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Beat the Heat: Heat Illness Safety & Prevention

With summer quickly approaching, there is an increased risk of heat illness for employees who are exposed to working conditions in high temperatures. Heat illness refers to any serious ailment caused by too much heat. This includes heat exhaustion, cramps, and heat strokes. Both employers and employees need to be (a) aware of the dangers and early signs of heat illness, (b) knowledgeable about how to prevent it, (c) aware of helpful OSHA tools, and (d) prepared to take action if necessary. Kate Roesing, Director at De Novo HRConsulting works with clients to assess work hazards and minimize risk. She states, “Prevention is imperative; nonetheless, if you have identified that an employee has been overexposed to extreme temperatures, it’s important to respond swiftly and appropriately.”


Working in extreme heat or in hot environments can lead to an increased incidence of workplace injury. Employees who are exhibiting symptoms of heat illness may not be performing their jobs at the proper level, which can not only lead to personal injury, but can jeopardize the safety of those around them.

To that end, it is important to educate your employees on the early signs of minor and major heat illness. For minor heat illness, the most common symptoms are:

  • Skin Rashes

  • Skin Irritation

  • Cramps

  • Increased Thirst

  • Dark Urine

For major heat illness, such as heat stroke, symptoms include:

  • Mental dysfunction

  • Slurred Speech

  • Disorientation

  • Unconsciousness


The first step in preventing heat illness is heat acclimatization. Simply put, this is allowing individuals to build up a tolerance for heat over time. OSHA reports that 50-70% of outdoor workplace fatalities occur within the first few days of working in warm or hot environments, so giving workers time to acclimate to the temperature is important. Employees should be encouraged to keep water or a sports drink close by to stay hydrated throughout their shifts. Bananas are a prudent food choice to supplement the intake of liquids because of their high potassium content, as potassium lost through sweat can lead to heat illness.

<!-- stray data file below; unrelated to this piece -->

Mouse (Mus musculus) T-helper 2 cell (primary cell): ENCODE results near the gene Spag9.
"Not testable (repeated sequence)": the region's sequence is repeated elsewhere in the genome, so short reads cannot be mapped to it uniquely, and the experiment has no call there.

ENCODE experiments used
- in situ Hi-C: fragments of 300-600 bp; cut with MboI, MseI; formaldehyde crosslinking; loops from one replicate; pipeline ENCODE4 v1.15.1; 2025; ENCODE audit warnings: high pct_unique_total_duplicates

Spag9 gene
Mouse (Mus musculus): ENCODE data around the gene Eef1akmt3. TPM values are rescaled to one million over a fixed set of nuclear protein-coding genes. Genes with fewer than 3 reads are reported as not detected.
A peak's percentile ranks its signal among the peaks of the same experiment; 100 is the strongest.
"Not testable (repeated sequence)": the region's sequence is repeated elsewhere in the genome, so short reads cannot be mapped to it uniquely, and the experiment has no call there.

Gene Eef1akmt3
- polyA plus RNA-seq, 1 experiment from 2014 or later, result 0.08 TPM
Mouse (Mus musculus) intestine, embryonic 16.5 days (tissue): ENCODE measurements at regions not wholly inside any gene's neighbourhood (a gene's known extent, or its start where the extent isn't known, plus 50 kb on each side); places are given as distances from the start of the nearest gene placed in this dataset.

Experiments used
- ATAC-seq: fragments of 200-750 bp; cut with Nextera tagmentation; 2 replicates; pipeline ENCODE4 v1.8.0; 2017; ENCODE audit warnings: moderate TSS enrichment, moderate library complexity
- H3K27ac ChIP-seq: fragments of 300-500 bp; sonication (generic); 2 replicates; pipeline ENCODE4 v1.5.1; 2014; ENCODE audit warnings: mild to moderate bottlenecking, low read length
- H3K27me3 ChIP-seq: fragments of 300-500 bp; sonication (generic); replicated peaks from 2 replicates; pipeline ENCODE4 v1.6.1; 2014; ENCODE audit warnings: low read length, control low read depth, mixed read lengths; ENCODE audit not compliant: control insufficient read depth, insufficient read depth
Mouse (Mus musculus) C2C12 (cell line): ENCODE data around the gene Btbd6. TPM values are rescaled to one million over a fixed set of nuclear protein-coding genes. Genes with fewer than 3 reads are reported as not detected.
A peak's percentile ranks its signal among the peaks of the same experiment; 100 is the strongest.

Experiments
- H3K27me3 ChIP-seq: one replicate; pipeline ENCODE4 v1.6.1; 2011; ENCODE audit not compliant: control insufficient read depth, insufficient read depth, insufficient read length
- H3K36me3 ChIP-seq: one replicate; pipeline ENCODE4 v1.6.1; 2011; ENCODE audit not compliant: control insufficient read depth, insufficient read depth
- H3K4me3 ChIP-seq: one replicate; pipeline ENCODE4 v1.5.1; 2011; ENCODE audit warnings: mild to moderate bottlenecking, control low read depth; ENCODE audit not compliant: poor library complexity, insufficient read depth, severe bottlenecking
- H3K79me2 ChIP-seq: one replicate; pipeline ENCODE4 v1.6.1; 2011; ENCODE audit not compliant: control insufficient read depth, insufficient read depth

OSHA has four key recommendations for all employers:

  • Plan to schedule workers for shorter shifts with frequent breaktimes during the acclimation period.

  • Provide workers with water, rest, and shade.

  • Monitor workers for signs of illness.

  • Plan for emergencies and train workers on prevention.

Just like other illnesses, some people are at a higher risk than others due to various personal factors such as previous heat illness, alcohol and/or drug use, and being physically out of shape. Employers should educate employees on these risk factors so that they can take control of their own health. There are also job specific risk factors that can increase the likelihood of a heat related illness. These include clothing that prevents heat dissipation, manmade heat sources (road surfaces, furnaces, ovens), and the absence of air conditioning. Identify the risk factors that apply to your worksite, including both indoor and outdoor facilities, given that risks exist in both environments.


OSHA requires employers to provide an environment free of any recognized hazards for their employees, with extreme heat qualifying as a “recognized hazard.” OSHA has made the following tools available to aid in the preparation of an action plan for heat illness.

  • OSHA provides tables that quantify various heat factors. Some examples of these tables are the level of physical activity compared to metabolic rate, simplified heat exposure recommendations, and a clothing adjustment table.

  • The OSHA-NIOSH Heat Safety tool is an app that can be downloaded onto a smart phone. This app can determine the heat index of your current location. The heat index is “the measure of how hot it feels when relative humidity is taken into account along with the actual air temperature.” With this information, the app will tell you which risks are at an increased level due to your location and how to combat them. It also provides signs of illness along with first aid information tailored to your working conditions.


Employers are responsible for monitoring the workplace for any source of increased risk along with making sure all employees are not experiencing any signs of heat illness. But, despite your best efforts, things can still go wrong, so there should be a clearly understood emergency plan. If an employee is affected by a heat related illness, the following steps should be taken:

  • Move the employee to a cooler area.

  • Loosen any tight clothing.

  • Apply cooling towels to the face, neck, chest, and extremities.

  • Provide water or sports drinks to be consumed slowly every 15 minutes.

Note that in some circumstances it will be appropriate to contact Emergency Medical Services (EMS) without delay.

Employers must provide a safe working environment for their workers. Awareness, training, prevention, and response plans will help to reduce the risk of heat illness. If your organization needs a review of your Heat Illness Safety and Prevention program, or any other health and safety program, contact us at or call us at 610-340-1170.

Disclaimer: The information shared above is provided for informational purposes only, and does not intend to substitute professional medical advice, diagnosis, or treatment.


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